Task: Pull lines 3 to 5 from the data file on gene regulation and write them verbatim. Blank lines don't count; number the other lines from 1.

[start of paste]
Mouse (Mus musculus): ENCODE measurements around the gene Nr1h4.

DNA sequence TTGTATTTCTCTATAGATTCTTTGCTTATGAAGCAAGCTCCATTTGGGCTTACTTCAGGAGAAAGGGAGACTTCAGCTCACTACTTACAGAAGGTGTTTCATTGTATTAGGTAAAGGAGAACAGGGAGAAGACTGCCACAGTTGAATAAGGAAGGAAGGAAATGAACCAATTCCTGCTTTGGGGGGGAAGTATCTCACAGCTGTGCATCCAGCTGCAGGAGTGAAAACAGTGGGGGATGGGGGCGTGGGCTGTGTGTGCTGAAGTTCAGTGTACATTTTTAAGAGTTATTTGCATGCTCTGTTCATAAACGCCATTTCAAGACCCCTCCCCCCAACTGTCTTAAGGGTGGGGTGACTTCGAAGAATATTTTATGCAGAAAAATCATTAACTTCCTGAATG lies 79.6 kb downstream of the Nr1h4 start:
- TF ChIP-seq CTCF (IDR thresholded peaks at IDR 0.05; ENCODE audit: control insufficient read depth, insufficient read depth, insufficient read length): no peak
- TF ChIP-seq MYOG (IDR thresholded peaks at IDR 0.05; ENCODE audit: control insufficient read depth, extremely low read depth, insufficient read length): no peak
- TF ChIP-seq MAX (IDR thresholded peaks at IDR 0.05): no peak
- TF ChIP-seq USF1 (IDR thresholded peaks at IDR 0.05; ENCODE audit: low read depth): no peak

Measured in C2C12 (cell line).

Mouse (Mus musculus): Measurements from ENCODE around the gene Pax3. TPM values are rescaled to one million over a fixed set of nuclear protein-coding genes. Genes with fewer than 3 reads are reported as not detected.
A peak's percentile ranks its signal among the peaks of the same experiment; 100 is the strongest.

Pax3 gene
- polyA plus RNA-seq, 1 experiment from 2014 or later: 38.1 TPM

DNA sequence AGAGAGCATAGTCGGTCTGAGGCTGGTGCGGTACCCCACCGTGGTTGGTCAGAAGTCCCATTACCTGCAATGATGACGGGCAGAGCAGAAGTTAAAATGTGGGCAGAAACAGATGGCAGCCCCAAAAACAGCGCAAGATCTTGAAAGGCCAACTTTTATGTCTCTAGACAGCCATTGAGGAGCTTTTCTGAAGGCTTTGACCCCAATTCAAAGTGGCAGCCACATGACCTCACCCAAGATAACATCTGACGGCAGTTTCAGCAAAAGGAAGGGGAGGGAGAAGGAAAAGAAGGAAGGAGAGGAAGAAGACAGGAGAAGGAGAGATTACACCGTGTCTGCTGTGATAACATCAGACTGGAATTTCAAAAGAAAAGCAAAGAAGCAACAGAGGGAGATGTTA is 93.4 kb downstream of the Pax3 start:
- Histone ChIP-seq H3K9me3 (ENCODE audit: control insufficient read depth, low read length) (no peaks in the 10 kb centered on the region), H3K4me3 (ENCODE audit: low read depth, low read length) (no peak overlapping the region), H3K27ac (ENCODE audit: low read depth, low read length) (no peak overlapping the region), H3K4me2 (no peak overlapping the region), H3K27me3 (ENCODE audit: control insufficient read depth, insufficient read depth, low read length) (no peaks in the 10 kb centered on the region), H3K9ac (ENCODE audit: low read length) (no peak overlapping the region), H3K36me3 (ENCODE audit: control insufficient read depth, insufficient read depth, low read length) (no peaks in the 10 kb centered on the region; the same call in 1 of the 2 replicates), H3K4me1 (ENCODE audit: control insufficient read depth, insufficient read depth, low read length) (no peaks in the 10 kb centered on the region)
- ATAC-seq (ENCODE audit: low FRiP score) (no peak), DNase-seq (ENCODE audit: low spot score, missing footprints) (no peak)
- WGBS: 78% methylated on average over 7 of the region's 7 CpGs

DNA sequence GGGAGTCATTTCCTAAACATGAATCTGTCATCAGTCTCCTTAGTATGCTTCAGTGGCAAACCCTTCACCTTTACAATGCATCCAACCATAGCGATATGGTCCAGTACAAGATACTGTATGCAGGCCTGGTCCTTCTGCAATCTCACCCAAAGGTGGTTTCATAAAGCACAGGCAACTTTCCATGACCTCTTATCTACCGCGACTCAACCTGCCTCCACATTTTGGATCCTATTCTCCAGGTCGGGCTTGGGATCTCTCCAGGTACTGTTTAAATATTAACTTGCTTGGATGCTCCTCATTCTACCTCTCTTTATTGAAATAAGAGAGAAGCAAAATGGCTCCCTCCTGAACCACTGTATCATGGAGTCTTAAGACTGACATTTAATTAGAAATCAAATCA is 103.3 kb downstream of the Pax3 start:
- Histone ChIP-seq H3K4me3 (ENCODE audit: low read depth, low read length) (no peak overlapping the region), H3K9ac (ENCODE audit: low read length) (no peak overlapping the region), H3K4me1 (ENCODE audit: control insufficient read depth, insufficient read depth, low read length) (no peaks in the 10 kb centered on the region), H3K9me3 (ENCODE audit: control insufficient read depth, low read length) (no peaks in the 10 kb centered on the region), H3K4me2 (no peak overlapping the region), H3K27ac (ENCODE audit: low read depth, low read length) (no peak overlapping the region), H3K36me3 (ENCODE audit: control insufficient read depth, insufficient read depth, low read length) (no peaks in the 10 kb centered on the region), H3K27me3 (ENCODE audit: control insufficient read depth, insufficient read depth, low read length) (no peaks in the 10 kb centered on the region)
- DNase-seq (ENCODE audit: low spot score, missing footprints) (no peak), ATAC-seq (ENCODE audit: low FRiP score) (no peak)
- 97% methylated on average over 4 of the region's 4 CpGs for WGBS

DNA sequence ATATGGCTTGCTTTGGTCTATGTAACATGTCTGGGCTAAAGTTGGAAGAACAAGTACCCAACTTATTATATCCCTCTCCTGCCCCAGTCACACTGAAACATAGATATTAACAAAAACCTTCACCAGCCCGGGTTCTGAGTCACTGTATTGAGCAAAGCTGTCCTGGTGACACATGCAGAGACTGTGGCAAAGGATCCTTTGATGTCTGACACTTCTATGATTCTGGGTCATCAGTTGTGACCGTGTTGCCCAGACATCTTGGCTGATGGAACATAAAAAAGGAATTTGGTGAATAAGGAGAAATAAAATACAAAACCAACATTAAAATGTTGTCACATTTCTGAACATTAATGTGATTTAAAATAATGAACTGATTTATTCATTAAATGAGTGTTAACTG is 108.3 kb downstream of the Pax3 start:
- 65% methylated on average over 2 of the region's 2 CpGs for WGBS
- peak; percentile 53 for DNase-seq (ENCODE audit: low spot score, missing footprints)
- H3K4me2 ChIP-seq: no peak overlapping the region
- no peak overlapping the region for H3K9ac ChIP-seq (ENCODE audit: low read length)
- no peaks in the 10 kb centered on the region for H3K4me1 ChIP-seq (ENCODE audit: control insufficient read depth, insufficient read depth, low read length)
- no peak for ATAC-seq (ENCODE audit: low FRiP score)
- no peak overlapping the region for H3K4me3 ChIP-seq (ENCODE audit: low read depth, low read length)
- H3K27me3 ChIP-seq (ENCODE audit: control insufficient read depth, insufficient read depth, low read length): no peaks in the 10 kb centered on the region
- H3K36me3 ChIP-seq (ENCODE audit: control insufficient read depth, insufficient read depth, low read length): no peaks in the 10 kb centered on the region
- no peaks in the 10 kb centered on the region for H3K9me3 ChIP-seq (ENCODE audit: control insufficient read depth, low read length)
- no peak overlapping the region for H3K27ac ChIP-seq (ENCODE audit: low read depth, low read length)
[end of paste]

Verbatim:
- TF ChIP-seq CTCF (IDR thresholded peaks at IDR 0.05; ENCODE audit: control insufficient read depth, insufficient read depth, insufficient read length): no peak
- TF ChIP-seq MYOG (IDR thresholded peaks at IDR 0.05; ENCODE audit: control insufficient read depth, extremely low read depth, insufficient read length): no peak
- TF ChIP-seq MAX (IDR thresholded peaks at IDR 0.05): no peak